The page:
There will be no unanticipated increases in the price of natural gas in Europe this winter. According to Bloomberg, Europe’s gas storage facilities have already attained their maximum capacity of 92%. The bad news is that this is the end of the good news, as the abundance of gas in storage results from an industrial goods manufacturing crisis. The solution to the problem of excessive prices is to charge even more. However, there are always costs associated with such an action.
Despite the relative tranquillity of August, the European natural gas market has once again come to life and reared its head. The prospect of strikes in Australia, the world’s largest producer of liquefied natural gas, was sufficient to increase prices by up to fifty per cent at one point. This occurred just a few weeks before October, the traditional start of the heating season, and such a significant price increase is certainly cause for concern. However, it is still far too early to start panicking.
The compensation negotiations have already begun, certain goals have already been met, and this procedure is highly unlikely to cause workplace disruptions. In recent months, there has been a general decline in the hazard level and the price. But even more significant is that Europe has gained control, potentially just in time for the winter months. This ally exemplifies an absurdly low level of demand.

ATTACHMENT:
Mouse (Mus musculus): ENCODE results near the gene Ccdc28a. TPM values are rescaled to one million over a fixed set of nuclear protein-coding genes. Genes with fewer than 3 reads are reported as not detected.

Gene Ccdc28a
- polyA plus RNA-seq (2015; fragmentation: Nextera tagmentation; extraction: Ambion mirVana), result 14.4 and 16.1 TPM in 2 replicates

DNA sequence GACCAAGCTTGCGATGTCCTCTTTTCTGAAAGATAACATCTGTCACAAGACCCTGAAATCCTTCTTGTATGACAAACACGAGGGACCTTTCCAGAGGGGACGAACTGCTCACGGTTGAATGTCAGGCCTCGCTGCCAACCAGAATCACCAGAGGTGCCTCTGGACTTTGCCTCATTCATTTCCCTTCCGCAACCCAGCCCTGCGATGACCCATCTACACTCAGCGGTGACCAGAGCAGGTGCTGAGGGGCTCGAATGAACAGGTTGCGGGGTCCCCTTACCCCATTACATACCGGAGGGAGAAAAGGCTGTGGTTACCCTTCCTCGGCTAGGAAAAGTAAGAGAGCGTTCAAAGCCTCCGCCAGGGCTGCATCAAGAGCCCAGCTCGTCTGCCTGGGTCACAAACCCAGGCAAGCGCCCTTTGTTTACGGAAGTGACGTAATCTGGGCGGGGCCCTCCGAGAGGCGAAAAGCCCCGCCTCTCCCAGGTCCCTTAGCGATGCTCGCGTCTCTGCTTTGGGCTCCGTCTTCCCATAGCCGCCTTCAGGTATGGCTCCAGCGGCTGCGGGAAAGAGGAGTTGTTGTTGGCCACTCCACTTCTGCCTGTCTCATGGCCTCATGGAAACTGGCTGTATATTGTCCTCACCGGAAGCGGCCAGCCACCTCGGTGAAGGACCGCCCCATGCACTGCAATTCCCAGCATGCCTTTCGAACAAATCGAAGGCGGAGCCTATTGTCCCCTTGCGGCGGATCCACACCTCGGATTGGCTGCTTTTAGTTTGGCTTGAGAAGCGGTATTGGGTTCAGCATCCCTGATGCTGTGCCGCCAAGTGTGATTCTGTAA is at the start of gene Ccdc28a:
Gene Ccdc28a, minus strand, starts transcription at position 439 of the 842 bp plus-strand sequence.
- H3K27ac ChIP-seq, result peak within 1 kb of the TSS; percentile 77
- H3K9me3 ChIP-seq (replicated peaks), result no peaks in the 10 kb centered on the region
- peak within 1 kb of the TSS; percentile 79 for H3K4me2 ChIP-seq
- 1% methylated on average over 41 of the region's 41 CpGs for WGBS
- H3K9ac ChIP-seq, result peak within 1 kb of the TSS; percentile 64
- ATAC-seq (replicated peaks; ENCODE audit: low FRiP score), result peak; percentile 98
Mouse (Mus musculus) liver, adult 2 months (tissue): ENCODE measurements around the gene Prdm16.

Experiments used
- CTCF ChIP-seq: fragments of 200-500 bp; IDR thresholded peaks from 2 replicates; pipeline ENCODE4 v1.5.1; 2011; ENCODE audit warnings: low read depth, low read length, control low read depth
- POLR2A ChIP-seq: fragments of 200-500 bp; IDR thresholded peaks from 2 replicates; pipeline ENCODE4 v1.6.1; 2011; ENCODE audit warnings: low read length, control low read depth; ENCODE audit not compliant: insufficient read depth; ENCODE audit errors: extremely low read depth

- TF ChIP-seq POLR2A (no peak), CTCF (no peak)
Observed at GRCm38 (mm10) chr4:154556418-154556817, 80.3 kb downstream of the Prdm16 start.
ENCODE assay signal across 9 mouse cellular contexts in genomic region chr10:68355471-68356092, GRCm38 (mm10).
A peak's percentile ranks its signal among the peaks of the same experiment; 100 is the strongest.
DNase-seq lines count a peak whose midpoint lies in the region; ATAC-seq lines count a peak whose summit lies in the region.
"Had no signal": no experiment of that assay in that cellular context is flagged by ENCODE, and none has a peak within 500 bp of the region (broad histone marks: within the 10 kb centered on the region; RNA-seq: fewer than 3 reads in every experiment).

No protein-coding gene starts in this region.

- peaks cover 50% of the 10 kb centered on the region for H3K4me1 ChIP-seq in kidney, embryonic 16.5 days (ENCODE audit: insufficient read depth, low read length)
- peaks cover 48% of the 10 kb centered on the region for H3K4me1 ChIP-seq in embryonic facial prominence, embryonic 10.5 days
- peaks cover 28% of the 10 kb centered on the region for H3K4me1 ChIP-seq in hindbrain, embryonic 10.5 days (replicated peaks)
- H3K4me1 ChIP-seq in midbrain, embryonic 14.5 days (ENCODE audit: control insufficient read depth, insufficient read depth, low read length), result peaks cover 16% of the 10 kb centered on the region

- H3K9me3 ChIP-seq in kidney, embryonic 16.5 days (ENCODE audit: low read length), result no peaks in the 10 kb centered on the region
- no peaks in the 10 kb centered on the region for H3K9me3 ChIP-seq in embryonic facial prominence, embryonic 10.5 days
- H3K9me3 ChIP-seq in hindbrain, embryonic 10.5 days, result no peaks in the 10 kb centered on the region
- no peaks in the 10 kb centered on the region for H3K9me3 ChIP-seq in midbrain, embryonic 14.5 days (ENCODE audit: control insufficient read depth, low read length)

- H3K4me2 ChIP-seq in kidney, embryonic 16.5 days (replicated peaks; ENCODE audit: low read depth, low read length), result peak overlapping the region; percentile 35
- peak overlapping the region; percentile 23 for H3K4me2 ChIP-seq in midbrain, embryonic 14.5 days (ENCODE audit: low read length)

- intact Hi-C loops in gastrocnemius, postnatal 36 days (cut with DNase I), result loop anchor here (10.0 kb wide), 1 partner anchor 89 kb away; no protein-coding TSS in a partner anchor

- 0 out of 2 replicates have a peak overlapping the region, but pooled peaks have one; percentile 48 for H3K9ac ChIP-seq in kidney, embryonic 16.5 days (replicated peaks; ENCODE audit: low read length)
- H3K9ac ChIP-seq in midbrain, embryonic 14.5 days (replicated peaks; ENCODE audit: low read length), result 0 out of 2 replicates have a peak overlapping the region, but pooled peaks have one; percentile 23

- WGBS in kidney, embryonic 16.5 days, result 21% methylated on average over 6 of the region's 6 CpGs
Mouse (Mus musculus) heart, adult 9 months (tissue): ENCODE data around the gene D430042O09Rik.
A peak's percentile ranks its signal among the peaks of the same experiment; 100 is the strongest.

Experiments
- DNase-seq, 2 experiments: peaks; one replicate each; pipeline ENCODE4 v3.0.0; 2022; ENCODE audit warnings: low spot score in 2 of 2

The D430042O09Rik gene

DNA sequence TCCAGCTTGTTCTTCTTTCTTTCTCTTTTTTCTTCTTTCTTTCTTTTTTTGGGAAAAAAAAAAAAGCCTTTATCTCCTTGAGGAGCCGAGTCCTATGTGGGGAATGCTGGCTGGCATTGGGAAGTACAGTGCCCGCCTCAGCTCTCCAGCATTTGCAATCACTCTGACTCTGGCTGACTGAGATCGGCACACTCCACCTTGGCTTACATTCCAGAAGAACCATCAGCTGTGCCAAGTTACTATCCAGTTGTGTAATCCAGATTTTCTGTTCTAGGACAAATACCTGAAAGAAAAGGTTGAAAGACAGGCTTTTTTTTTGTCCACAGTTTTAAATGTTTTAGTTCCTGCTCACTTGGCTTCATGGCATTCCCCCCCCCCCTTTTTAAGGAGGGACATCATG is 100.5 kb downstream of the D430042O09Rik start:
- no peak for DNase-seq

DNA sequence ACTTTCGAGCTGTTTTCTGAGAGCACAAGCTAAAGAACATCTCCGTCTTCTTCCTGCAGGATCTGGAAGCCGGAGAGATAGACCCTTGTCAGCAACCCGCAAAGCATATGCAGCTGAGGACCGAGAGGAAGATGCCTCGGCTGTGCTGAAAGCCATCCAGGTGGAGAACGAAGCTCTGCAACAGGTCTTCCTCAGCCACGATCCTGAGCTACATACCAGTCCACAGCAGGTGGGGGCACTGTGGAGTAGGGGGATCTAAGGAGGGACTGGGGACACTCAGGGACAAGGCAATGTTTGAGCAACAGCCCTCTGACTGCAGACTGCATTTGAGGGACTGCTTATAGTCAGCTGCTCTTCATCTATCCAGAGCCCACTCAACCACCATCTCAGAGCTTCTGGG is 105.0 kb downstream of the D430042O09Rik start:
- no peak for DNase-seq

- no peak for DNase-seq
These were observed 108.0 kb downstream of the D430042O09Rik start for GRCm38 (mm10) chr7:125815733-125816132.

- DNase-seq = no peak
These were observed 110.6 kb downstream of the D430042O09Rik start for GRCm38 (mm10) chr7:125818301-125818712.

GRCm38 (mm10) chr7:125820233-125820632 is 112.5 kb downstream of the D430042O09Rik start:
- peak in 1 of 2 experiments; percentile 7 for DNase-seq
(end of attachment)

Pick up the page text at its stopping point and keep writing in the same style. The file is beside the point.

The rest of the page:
The most effective treatment for gas shortages is the production crisis that has seized the entire continent, particularly the industrial output in Germany, which has been declining for fourteen consecutive months. The abovementioned issue’s impact on Europe’s industrial core enables the continent to triumph over the energy crisis. Due to their inability to keep up with the escalating costs of energy resources, businesses across the continent that rely heavily on energy either cease operations or reduce production. Fertiliser, ceramics, glass, pulp and paper manufacturing industries, chemicals, and metalworking are particularly affected. These defunct factories and businesses have eliminated the need for gas and electricity.
In June, according to the most recent data that has been made public, the value of work performed by energy-intensive businesses in Germany decreased by approximately 18 per cent compared to 2020. Additionally, industrial gas demand fell by 18% in the same month compared to the same month the year prior. July saw an even steeper decline in gas demand, down 22.9% compared to the same month the previous year, signifying the steepest decline in 2023. The official data on industrial production for July, which will be released in a few weeks, is expected to reflect an even more pronounced decline in industrial activity, as suggested by the significant decline in gas demand.
The situation is identical throughout all of Europe. The decline in industrial gas consumption can be partially attributed to an increased emphasis on energy efficiency rather than a reduction in fuel demand. However, a portion of this decline may be attributable to the shift away from greener fuels such as natural gas and dirtier fuels such as coal and oil. The weather in most regions of northwestern Europe has been chilly and windy, which has decreased the need for air conditioning while simultaneously increasing the production of wind power, resulting in a low gas demand in the electrical sector this summer.